(RxWiki News) Dust mites are a common nuisance for many allergy sufferers. That may be a thing of the past as scientists have found a molecule to combat dust mite allergy.
A new molecule that was isolated by researchers could become a new way to treat dust mite allergies. The molecule, DC-SIGN, plays a role in how the body responds to the dust mite allergen. By targeting DC-SIGN, scientists were able to reduce the allergic response to dust mites.
"Ask you allergist about ways to reduce dust mite exposure."
The research that isolated DC-SIGN was led by Dr. Amir Ghaem-Maghami and Professor Farouk Shakib from the University of Nottingham's School of Molecular Medical Sciences. The researchers discovered that DC-SIGN binds to the protein that causes dust mite sensitivity in humans.
DC-SIGN would bind to the protein and reduced the immune system response towards the irritant.
DC-SIGN is found on the surface of white blood cells that target allergic reactions to dust mites. DC-SIGN not only binds to the dust mite protein, Der p 1, but it also binds to the protein that causes an allergic reaction to dog dander, Can f 1. Scientists can use DC-SIGN and develop new treatments from this molecule.
Dust mite allergies are a common irritant for asthma sufferers. According to researchers, up to 80 percent of all asthma sufferers are allergic to dust mites.
Dust mites are also a major risk factor in the development of asthma in children.
Sensitivity to dust mites stem from the droppings of dust mites. When people clean, sweep or vacuum, the particles become airborne and when an allergic individual inhales the particles, that's what causes the reaction.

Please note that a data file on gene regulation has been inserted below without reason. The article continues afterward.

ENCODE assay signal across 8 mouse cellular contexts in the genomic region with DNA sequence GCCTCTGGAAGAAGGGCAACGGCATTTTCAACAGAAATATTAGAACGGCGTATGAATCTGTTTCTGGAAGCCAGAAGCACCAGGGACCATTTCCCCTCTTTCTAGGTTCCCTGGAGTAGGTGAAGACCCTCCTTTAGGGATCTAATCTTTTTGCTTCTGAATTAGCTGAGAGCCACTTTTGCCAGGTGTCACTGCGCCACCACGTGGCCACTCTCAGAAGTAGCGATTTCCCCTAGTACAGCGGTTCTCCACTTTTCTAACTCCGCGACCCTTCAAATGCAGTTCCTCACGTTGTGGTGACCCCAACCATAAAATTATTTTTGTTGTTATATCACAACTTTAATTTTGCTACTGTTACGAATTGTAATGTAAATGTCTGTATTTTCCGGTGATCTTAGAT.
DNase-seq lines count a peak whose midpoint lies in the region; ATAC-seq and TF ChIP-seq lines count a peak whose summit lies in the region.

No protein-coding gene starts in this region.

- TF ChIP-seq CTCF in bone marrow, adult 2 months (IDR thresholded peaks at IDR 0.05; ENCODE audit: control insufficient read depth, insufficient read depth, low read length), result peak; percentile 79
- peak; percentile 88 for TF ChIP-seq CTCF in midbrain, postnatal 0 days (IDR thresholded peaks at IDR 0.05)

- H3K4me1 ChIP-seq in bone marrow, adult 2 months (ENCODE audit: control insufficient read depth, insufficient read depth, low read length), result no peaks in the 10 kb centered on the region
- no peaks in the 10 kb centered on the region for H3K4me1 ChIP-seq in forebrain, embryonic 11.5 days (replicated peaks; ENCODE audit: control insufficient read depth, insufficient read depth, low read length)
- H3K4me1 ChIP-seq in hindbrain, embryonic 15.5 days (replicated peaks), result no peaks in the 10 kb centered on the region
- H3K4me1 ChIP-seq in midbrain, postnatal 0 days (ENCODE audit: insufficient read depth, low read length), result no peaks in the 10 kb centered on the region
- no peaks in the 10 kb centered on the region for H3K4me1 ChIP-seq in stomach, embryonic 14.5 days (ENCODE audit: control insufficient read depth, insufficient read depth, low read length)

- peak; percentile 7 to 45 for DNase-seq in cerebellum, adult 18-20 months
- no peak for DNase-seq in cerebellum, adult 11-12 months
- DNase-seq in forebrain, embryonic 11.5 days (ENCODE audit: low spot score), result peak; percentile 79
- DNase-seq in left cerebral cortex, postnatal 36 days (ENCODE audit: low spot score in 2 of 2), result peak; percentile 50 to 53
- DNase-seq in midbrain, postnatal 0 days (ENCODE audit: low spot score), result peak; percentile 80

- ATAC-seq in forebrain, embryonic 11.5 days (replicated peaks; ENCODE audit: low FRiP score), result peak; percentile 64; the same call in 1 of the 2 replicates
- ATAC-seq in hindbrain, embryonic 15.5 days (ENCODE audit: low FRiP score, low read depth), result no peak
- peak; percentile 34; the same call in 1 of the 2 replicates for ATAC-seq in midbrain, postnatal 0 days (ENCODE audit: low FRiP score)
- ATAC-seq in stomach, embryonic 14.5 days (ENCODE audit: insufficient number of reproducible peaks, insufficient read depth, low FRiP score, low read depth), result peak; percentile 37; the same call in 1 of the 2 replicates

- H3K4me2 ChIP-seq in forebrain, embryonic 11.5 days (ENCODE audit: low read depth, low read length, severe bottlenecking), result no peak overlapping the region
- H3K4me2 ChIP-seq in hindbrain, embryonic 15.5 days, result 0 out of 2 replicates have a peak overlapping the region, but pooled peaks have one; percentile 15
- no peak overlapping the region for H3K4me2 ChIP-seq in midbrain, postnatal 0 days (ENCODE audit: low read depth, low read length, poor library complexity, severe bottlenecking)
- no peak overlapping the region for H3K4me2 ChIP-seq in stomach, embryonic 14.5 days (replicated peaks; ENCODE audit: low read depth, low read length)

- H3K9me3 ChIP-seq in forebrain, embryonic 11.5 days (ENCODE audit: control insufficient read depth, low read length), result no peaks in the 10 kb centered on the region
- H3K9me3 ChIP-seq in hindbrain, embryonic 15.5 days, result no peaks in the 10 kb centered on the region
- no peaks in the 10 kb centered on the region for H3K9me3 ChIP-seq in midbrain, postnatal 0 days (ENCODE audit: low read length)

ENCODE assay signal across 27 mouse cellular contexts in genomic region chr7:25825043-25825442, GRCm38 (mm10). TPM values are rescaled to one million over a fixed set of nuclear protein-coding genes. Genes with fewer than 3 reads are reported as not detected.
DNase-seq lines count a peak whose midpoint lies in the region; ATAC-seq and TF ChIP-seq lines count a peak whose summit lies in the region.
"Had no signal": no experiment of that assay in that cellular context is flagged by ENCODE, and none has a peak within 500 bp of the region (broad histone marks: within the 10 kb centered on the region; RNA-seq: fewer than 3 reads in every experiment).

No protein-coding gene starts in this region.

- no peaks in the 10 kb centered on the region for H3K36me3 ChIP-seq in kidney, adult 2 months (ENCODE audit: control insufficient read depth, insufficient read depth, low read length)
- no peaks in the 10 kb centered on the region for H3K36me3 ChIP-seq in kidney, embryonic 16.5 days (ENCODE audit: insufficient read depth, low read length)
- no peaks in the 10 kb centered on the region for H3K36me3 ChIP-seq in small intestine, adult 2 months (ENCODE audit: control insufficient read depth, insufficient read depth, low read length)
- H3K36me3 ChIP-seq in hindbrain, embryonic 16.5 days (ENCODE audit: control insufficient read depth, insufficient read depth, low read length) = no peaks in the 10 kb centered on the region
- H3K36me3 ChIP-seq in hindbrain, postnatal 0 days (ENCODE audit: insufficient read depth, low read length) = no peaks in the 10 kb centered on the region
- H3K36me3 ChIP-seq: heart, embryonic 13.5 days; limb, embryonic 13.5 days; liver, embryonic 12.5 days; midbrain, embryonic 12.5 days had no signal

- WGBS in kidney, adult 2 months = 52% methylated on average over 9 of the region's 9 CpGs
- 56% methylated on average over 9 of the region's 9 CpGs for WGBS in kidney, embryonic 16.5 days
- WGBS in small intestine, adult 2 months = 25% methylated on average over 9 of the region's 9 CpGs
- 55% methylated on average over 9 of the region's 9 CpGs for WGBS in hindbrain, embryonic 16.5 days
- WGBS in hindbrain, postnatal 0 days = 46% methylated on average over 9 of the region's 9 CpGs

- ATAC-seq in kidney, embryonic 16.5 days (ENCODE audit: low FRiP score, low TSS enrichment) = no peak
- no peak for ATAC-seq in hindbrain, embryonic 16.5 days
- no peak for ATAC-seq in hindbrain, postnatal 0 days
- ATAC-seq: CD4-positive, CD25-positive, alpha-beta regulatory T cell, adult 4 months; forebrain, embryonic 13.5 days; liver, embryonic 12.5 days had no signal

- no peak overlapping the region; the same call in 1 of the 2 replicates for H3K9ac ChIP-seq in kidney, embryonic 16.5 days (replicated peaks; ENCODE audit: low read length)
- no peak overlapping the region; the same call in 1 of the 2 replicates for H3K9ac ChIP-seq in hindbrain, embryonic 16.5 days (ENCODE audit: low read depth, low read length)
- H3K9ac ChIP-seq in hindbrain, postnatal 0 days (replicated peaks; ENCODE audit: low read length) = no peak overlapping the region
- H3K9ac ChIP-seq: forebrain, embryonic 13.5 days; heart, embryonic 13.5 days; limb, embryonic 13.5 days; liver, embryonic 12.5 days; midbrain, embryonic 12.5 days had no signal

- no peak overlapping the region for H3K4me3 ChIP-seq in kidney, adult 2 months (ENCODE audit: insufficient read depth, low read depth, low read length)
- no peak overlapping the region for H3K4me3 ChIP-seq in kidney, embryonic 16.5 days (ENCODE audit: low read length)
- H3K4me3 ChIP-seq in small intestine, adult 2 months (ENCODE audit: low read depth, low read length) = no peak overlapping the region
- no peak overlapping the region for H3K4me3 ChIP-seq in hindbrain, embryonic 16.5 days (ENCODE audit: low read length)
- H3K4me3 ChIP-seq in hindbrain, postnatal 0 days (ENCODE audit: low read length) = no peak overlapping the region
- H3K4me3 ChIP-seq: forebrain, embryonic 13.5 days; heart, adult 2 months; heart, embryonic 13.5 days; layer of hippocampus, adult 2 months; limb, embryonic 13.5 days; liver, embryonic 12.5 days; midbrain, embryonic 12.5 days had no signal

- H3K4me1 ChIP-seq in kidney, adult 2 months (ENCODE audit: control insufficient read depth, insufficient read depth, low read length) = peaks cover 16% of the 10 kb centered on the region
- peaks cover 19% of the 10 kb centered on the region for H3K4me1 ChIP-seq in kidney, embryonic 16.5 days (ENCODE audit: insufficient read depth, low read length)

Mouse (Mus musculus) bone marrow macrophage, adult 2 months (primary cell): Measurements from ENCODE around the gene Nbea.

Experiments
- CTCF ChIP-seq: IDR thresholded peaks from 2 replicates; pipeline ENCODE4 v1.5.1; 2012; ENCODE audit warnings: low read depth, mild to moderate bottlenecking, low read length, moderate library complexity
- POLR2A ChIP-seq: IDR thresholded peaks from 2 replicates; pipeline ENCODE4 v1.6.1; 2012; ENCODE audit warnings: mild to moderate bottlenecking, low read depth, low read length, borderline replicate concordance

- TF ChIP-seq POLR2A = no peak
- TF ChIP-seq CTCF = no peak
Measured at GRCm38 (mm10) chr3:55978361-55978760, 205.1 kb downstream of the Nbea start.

The number of individuals with asthma has been on the rise despite improvements in treatment, education and mortality rates notes the researchers. By finding the DC-SIGN molecule, researchers can develop a treatment that can reduce the body's response to the irritant which would lead to reduced symptoms.
Allergy symptoms, such as itchy eyes or asthma, occur when the body responds to an irritant, such as dust mites, by releasing the IgE antibody. The IgE antibody causes the body to release more histamine than necessary, thus causing the allergic symptoms.
Future studies can determine how effective DC-SIGN is in reducing allergic reactions to dust mites and dogs. More studies would be needed to make DC-SIGN as a viable treatment for asthma and allergy sufferers.
No funding information was provided. No author conflicts were reported.
This study was published in the February edition of the Journal of Biological Chemistry.